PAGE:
Paul’s Thoughts on Taylor Swift’s Wall Street Journal Op-Ed
Taylor Swift can write, too.
Surprised? At this point, if the girl reveals that she is going to become anything, I'll back her, and not be shocked when she does.
In her latest move, she's penned an op-ed piece for the Wall Street Journal, where she makes her case for puppies and rainbows, claiming that the economic state of music is not in decline, but rather in expansion. Expansion!
What about piracy? What about the death of the album? What about the fact than any hack with a pretty face can go on Youtube and be heard?
All of those factors are considered in her case, and she makes a great one.
Here are the 5 best quotes from the article, which deserves a read from any music fan, and can be found here.
My hope for the future, not just in the music industry, but in every young girl I meet…is that they all realize their worth and ask for it.
Here she is referring to special promotions artists some artists do where they give their music away, bringing the idea that no one can make money as a musician in today's landscape. Her answer? Real, great art that generates true interest will always generate money. She tells young artists to create greatness, know the value of it, and most importantly, ask for it.
...some artists will be like finding "the one." We will cherish every album they put out until they retire and we will play their music for our children and grandchildren.
Today, we are so much less likely to buy a record than we were just ten years ago. Buying records used to help us forge relationships with artists, because even though I only bought the Fame Monster for 'Bad Romance' at track 4 I find 'Speechless.' That literally changed the way I looked at Lady Gaga forever, and is for me, is one of her best songs.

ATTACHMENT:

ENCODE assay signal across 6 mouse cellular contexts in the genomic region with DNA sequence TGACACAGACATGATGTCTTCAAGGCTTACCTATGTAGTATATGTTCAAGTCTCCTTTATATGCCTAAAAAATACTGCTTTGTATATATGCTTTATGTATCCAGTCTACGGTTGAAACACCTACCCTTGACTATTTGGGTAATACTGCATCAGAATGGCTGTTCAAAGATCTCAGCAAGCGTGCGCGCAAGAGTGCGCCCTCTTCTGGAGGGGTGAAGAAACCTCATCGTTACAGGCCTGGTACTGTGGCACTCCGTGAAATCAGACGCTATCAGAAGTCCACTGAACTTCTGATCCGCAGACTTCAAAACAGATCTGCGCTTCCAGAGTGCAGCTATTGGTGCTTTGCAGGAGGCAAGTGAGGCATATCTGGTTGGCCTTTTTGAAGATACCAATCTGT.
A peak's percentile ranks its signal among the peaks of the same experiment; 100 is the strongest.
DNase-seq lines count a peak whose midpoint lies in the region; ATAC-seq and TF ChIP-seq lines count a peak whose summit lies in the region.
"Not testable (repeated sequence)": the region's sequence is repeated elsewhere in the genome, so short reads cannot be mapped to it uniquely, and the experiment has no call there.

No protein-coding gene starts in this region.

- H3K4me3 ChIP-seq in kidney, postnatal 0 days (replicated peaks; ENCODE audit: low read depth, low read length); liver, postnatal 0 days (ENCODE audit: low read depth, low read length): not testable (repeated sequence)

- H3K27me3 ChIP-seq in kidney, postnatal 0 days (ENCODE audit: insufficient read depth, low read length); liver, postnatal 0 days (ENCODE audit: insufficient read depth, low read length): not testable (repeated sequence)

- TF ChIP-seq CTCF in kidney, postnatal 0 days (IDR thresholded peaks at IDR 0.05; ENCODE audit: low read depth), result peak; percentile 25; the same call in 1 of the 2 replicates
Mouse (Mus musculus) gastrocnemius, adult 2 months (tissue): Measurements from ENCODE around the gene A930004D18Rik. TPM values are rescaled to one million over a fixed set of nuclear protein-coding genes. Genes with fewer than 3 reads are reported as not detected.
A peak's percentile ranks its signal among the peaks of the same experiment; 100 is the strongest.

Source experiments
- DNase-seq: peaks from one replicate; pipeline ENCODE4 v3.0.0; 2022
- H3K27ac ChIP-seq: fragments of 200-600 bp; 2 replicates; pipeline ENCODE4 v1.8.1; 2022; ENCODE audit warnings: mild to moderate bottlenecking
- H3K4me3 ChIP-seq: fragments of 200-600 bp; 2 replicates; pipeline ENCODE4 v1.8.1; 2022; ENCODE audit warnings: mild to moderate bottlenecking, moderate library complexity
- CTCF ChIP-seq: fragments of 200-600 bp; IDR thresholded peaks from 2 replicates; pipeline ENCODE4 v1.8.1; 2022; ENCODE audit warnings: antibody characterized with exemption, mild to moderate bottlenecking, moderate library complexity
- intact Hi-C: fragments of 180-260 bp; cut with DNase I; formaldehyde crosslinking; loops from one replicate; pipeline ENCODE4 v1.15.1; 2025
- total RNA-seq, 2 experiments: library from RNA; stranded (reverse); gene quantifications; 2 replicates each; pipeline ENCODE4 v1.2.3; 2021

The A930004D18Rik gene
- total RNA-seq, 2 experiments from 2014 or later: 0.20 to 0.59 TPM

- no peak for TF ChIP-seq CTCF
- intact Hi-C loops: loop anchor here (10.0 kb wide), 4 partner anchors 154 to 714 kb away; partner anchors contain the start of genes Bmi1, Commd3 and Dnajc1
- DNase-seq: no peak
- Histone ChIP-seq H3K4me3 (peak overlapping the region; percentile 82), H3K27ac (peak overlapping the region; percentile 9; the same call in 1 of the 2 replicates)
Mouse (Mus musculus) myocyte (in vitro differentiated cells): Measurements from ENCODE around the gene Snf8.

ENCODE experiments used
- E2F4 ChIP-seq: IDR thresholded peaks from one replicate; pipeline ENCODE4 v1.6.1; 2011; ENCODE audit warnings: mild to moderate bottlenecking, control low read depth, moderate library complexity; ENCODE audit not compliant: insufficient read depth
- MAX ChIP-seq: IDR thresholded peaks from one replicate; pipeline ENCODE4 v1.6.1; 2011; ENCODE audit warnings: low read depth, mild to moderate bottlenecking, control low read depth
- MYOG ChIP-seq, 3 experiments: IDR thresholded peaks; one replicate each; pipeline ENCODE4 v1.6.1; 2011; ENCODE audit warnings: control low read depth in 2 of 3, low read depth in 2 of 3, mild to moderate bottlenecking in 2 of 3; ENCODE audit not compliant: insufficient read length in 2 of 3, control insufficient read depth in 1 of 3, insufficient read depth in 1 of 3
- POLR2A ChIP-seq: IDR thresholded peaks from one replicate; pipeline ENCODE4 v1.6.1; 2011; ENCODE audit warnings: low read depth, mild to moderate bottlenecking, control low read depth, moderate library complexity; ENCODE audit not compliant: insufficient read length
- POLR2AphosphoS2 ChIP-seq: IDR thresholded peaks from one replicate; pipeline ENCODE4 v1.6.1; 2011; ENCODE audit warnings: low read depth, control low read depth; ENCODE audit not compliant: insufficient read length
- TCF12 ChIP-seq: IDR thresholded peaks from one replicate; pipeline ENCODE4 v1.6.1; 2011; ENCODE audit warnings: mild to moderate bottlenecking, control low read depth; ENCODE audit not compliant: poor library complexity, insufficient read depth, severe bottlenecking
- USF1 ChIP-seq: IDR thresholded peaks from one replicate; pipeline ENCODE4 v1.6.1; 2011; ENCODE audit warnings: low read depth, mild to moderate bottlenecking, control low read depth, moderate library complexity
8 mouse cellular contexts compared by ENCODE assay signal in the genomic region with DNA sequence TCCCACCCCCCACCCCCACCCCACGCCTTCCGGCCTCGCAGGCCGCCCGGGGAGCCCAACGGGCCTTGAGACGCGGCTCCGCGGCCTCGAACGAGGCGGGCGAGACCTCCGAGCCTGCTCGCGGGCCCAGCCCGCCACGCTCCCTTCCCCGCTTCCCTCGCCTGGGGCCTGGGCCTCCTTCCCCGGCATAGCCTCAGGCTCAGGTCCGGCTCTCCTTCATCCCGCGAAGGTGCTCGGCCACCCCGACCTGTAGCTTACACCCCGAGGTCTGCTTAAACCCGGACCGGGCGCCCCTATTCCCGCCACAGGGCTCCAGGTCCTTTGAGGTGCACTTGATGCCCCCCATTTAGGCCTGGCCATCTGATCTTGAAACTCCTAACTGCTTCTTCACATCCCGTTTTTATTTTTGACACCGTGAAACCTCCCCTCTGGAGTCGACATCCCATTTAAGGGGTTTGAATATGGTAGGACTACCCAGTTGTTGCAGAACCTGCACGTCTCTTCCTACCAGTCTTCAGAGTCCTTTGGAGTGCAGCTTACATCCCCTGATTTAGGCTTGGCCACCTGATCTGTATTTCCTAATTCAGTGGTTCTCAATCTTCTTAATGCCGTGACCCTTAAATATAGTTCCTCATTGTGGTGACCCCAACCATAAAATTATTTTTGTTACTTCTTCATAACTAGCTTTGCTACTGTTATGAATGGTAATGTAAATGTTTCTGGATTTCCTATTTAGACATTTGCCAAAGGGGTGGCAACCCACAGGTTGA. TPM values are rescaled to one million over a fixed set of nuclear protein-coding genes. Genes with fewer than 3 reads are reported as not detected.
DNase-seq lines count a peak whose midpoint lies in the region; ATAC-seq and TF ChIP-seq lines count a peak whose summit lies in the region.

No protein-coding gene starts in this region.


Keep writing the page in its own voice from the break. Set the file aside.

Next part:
Since we don't buy records to own the single anymore, this doesn't happen as much.
We can still form deep bonds with our favorite artists, the process just looks different now.
In the YouTube generation we live in, I walked out onstage every night of my stadium tour last year knowing almost every fan had already seen the show online.
What I love about the article is that it is focused on quality. The changes in the music industry are myriad, and for many they are problematic. The answer from Taylor to pretty much all the questions is met with quality. Everyone has seen your show on Youtube? Better get the energy up and find some special guests so that they can be blown away. Millions of other videos competing for their attention? Better up the quality. Artists who seek to bring their audience more will, and as part of the audience we are lucky to be in such a landscape.
Another theme I see fading into the gray is genre distinction. Pop sounds like hip hop; country sounds like rock; rock sounds like soul; and folk sounds like country—and to me, that's incredible progress.
This is another interesting aspect. I remember in the 90's there was very little crossover. Pop was pop, alternative was alternative, classic rock was classic rock and all these songs stayed on their respective radio stations. Hearing Green Day on an Adult Contemporary station would get someone fired. Then, people started to loosen up. More importantly, artists started branching out. One of the first big crossover hits was a shocker by Pearl Jam.
That cover of J. Frank Wilson and the Cavaliers song Last Kiss was one of Pearl Jam's only chart topping hits, and when I heard it on the soccer mom station (I was on the alternative rocker at the time), I was shocked. I thought the world was coming to an end.
It didn't, and it's okay for people to love everything. Your grandma can like Jay Z and your son can like Ann Murray. It doesn't matter. Does it make a connection, or inspire, or do something to the listener? That's the only question. If the answer is 'Yes', rock (or lite rock) on!
The only real risk is being too afraid to take a risk at all.
Is she still talking about music?
Overall, I think that she is right. Though the money flows through different channels and sometimes ends up on different hands, music is better off in the hands of the people. Let's look back at the last decade it was in the hands of the record labels--the 90's. Anyone longing for the great music of the 90's to come back?
Source - WSJ Online